In fact, warrior women have always inspired Amfitheatrof. Who can forget her first high jewellery collection for the maison, Riders of the Knights, which pays homage to medieval heroines who fought in a world ruled by men? Inspired by the likes of Joan of Arc, Queen Elizabeth I and Eleanor of Aquitaine, the idea of strength was captured through chains, armour, amulets, even swords. In her jewellery tome, Fantastical Jewels, which details the creative process for her collections, Amfitheatrof described the armour-inspired Riders collection as “talismans, touched with the power to strengthen and protect the woman who wears them”.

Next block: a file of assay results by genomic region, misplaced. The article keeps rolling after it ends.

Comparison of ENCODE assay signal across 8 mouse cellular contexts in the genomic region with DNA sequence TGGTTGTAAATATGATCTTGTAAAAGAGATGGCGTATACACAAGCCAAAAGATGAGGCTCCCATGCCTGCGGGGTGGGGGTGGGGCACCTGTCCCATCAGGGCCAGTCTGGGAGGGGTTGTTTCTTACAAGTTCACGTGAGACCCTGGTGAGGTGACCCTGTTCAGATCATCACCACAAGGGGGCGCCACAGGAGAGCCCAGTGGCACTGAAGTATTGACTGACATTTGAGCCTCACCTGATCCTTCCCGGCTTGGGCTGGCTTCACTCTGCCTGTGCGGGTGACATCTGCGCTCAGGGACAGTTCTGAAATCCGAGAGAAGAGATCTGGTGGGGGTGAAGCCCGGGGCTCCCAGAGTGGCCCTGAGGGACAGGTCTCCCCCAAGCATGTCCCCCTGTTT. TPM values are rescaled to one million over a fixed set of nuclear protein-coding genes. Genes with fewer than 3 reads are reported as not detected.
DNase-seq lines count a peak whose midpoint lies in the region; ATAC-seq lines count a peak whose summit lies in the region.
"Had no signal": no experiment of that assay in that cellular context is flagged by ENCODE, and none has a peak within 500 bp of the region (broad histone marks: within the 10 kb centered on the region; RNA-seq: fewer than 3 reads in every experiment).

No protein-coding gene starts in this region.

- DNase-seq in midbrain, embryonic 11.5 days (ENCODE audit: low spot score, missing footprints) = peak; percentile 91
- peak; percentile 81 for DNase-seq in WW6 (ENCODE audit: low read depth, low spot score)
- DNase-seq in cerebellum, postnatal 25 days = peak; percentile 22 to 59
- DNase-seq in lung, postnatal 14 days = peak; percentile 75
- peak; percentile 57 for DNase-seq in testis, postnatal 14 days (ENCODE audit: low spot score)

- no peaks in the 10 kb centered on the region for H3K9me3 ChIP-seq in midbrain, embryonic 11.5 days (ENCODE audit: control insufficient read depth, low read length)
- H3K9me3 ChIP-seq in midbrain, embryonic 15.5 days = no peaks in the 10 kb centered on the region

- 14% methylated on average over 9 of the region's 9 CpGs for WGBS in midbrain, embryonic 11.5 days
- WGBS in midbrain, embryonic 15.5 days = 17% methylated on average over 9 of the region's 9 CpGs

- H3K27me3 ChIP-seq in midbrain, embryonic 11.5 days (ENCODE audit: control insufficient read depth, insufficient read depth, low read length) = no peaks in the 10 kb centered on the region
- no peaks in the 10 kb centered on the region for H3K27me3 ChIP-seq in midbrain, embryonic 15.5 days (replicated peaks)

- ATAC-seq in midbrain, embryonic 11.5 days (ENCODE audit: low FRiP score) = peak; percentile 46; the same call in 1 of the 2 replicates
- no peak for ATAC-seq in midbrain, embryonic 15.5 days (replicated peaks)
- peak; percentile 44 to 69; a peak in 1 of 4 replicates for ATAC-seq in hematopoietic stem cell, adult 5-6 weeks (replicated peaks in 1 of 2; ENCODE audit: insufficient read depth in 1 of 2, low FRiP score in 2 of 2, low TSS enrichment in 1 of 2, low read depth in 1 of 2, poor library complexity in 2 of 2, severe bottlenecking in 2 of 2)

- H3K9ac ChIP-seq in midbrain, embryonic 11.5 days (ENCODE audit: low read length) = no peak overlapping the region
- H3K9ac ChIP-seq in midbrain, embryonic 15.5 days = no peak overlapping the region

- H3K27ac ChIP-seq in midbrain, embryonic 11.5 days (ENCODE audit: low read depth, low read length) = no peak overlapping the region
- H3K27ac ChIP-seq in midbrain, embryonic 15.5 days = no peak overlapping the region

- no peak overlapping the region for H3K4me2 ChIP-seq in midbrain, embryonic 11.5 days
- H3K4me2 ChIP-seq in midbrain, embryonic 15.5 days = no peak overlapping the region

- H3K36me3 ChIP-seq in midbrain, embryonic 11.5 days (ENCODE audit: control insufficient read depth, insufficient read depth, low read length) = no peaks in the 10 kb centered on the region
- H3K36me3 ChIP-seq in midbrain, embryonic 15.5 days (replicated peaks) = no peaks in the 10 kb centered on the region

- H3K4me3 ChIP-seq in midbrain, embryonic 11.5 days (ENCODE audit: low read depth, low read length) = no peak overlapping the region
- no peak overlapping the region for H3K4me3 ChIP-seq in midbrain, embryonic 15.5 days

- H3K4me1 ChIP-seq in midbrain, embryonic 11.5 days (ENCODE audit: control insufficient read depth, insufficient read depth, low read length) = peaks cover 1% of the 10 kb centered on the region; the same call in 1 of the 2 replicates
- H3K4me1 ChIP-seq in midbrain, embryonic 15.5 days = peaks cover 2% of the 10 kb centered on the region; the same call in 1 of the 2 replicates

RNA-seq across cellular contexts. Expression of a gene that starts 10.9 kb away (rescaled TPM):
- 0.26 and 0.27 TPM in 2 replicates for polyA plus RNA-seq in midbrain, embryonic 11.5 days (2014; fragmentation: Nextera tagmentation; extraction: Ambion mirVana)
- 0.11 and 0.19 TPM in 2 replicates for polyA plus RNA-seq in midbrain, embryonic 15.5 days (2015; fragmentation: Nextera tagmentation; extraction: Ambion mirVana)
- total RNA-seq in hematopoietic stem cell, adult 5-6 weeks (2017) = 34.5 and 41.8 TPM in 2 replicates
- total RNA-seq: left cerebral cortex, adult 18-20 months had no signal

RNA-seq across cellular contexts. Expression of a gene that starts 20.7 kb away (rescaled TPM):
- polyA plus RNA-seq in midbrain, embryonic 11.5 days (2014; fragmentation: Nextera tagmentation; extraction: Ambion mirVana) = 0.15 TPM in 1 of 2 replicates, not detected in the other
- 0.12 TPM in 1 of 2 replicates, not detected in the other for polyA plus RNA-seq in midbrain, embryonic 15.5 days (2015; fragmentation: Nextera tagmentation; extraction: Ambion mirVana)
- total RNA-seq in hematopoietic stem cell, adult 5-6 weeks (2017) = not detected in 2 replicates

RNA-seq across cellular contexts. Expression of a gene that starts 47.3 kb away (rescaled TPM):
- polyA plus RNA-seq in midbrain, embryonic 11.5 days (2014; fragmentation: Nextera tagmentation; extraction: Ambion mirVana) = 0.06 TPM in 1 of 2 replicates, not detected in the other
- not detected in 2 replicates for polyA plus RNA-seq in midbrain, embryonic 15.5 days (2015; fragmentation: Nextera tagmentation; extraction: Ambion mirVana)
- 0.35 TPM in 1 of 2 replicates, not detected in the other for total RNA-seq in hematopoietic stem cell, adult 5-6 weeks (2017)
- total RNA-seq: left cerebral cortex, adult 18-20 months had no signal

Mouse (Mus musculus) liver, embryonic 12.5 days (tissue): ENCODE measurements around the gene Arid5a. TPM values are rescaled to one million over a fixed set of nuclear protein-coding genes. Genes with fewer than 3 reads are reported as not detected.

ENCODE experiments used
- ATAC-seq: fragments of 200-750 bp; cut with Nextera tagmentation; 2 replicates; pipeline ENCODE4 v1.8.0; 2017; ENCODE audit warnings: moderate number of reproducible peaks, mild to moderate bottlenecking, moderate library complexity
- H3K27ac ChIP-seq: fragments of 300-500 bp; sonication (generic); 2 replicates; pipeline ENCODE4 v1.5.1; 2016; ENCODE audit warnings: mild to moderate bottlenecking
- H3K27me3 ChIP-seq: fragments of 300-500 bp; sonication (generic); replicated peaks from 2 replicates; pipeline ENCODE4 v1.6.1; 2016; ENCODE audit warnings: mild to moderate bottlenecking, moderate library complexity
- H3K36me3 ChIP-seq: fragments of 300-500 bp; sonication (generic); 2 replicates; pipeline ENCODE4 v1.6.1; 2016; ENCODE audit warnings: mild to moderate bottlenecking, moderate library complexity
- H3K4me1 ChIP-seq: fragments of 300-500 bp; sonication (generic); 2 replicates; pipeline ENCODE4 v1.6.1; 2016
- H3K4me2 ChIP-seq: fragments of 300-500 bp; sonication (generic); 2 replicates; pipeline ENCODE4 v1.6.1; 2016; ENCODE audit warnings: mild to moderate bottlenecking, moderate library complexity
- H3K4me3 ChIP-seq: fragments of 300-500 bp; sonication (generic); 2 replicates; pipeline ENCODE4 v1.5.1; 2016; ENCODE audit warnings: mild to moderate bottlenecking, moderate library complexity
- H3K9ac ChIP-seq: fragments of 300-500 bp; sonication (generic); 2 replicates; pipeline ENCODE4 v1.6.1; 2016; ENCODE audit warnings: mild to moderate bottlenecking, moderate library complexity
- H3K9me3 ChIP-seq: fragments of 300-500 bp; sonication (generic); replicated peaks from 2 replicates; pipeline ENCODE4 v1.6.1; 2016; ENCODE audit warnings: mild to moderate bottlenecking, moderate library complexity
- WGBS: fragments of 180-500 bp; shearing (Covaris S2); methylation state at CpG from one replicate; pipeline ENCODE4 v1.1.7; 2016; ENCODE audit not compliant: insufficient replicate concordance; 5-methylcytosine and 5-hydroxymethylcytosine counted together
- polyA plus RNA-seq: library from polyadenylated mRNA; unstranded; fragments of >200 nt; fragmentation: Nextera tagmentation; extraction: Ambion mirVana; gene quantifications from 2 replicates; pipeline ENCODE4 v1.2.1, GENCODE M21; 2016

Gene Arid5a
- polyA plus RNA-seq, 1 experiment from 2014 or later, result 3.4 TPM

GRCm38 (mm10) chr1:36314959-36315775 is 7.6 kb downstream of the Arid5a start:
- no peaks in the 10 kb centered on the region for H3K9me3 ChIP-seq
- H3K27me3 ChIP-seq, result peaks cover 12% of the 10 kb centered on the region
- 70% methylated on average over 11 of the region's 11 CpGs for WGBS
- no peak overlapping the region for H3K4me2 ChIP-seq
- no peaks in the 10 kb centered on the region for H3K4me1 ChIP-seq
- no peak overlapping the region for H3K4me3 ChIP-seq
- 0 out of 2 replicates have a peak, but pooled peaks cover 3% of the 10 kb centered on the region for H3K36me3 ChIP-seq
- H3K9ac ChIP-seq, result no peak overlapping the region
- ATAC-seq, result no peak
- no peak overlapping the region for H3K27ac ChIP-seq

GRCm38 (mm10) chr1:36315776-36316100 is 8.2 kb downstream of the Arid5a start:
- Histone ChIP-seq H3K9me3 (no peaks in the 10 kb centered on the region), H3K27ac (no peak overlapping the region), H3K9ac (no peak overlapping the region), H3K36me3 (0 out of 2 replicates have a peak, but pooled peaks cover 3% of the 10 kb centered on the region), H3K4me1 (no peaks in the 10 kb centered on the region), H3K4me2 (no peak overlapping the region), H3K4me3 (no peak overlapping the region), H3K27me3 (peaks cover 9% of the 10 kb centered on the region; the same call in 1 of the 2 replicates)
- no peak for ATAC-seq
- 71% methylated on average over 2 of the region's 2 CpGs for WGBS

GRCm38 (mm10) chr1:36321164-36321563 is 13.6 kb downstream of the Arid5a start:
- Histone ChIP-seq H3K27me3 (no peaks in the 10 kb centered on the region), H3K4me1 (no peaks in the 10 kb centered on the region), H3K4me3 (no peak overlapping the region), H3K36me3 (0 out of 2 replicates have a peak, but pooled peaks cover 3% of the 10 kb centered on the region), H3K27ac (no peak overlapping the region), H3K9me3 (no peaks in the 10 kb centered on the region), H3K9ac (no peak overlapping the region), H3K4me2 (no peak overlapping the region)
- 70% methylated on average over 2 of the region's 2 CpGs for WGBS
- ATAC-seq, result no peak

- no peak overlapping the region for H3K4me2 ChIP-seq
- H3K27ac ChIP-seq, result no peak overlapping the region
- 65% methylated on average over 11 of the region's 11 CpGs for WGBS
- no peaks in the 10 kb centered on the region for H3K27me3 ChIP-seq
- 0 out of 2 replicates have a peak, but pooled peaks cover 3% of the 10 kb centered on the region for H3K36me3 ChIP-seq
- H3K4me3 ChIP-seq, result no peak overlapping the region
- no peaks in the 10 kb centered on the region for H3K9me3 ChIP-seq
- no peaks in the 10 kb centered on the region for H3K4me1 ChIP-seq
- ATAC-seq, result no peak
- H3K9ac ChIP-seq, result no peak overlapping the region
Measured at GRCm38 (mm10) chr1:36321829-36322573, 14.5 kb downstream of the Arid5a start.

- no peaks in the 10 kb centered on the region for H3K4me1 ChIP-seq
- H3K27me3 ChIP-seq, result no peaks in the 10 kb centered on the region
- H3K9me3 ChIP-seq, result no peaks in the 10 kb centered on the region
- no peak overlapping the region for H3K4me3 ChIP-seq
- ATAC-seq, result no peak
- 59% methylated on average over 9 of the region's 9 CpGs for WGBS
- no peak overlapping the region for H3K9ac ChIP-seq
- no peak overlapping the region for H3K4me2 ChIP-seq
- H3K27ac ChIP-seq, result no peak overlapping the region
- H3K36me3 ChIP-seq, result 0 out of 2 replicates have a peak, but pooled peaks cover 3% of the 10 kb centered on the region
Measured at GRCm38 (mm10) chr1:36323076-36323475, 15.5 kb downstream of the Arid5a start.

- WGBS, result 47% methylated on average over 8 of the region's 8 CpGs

Radiance necklace from Louis Vuitton’s Spirit Chapter II high jewellery collection was inspired by warrior women

Annoushka, who creates charms that can tell your life story, designed a series of Art Deco-inspired arrow jewellery pieces that symbolize courage, peace and protection. For another fellow British designer, Liv Luttrell, spear tips are among her most distinctive designs. The design starts from the pointed claw that cradles the stone, then curves around to form the Spear tip rings or the pointed structure of the Spear tip earrings.

Arrow earrings from Annoushka
Arrow earrings from Annoushka

For Luttrell, the Spear tip design is symbolic of strength and stability, while also capturing the ephemeral quality of a sunbeam. “A narrative that frequently occupies my thoughts involves the power attributed to the obelisk in Ancient Egypt, linked with the sun god Ra and representing a petrified sunbeam,” she says. “The idea of capturing something as potent as a sunbeam in physical form inspired the creation of my Spear tip earrings.”

Spear tip earrings from Liv Luttrell